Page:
As concerns about the number of attacks targeting domain name system protocols continue to grow, the NSA and CISA have released new guidance on how to choose and deploy a Protective Domain Name System service to strengthen security.
As the Biden administration makes final preparations to respond to the attacks against SolarWinds, it's been confronted by a second major cyberthreat: the hacking of Microsoft Exchange servers throughout the U.S. The response to this incident, however, will likely be much different.
U.S. authorities have extended the crackdown on the Sky ECC cryptophone service by charging the CEO of parent company Sky Global and its alleged main distributor - both Canadians - with running an "illicit secret communications network" for criminals and hiding profits via shell companies and cryptocurrency.
It has been an open question as to how a half-dozen hacking groups began exploiting Exchange servers in an automated fashion in the days leading up to Microsoft's patches. But there are strong signs that the exploit code leaked, and the question now is: Who leaked it?
Tales of poorly secured internet-connected cameras come along regularly. But the latest installment seems especially egregious because it involves Verkada, a widely used "surveillance camera as a service" startup, and led to remote hackers being able to spy on customers via their own cameras.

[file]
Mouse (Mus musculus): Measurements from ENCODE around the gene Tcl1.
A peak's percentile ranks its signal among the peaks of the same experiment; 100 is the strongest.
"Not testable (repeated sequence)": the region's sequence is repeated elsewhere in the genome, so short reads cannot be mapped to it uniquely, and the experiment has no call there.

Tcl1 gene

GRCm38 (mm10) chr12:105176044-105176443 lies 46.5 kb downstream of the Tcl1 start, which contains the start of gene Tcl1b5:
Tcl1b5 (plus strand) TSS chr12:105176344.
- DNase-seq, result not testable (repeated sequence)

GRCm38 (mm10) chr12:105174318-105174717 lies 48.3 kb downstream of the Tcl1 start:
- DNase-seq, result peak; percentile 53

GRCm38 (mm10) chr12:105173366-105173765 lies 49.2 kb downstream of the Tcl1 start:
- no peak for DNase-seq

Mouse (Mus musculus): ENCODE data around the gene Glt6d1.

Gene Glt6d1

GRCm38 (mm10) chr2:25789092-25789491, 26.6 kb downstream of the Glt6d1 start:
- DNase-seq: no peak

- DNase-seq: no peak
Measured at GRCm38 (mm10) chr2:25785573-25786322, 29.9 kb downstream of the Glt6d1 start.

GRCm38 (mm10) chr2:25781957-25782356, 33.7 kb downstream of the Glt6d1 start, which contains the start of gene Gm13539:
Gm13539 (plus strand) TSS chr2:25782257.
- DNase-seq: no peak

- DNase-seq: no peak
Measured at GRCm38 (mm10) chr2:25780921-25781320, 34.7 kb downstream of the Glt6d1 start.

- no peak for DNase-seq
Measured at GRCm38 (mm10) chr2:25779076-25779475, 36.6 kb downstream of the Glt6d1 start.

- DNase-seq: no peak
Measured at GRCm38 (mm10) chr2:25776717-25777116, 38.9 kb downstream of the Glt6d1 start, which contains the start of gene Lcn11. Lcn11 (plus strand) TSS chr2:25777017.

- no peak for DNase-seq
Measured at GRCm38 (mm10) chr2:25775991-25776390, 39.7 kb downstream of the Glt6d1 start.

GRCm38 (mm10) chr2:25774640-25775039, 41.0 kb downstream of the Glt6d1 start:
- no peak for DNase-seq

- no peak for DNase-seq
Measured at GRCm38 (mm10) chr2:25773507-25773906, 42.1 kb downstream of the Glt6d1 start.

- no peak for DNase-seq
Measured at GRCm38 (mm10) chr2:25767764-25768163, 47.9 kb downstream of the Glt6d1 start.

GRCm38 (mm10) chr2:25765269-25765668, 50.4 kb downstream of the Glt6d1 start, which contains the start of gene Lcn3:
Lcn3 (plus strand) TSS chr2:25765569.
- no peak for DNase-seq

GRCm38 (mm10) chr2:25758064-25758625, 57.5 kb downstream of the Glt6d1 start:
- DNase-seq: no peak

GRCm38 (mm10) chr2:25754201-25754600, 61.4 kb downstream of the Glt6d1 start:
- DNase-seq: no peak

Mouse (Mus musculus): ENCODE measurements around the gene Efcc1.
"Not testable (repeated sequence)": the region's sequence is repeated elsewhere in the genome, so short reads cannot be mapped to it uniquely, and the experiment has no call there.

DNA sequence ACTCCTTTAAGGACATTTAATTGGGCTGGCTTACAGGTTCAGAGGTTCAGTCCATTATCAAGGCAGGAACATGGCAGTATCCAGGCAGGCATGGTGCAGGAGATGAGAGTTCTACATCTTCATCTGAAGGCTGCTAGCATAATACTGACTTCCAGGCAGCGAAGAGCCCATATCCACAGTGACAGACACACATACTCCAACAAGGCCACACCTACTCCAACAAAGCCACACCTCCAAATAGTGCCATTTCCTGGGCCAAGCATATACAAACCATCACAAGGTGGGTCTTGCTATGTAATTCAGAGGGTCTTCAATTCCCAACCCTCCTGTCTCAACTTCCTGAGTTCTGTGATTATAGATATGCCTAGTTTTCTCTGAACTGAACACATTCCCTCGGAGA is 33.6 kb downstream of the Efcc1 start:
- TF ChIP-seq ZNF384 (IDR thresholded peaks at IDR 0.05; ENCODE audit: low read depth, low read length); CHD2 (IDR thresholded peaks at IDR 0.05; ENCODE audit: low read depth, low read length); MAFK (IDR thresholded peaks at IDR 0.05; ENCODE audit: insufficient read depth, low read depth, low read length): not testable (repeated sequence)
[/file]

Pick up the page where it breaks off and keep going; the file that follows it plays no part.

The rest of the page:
Serious vulnerabilities in Microsoft Exchange have been exploited by at least 10 APT groups that have been collectively been hitting thousands of companies over the last three months, including prior to when Microsoft was first alerted to the flaws and issued a patch, security researchers warn.
Police say they have disrupted Sky ECC - a global encrypted communications network allegedly used by numerous criminals to plan their operations - and made numerous arrests. Authorities say starting in February, they "unlocked" 3 million messages exchanged daily by the service's 170,000 users.
Computer security researchers have acquired an enormous list of compromised email servers from the perpetrators of the mass Microsoft Exchange compromises. But a big question looms: How bad is this situation going to get?
Russian hackers apparently weren't the only ones targeting SolarWinds customers. An attack last year by the Spiral hacking group, believed to be based in China, against one organization used malware that targeted a vulnerability in SolarWinds' Orion software, according to the Secureworks Counter Threat Unit.
Nearly four years after the WannaCry ransomware hit the world, targeting the EternalBlue vulnerability in Microsoft SMB version 1, security firms say the malware continues to be a top threat detected in the wild by endpoint security products. Why won't WannaCry just die?
Just days after Microsoft disclosed four serious flaws in Microsoft Exchange email servers, attackers are going on a wide hunt for vulnerable machines, some security experts say. The flaws could be exploited for creating backdoors for email accounts or installing ransomware and cryptominers.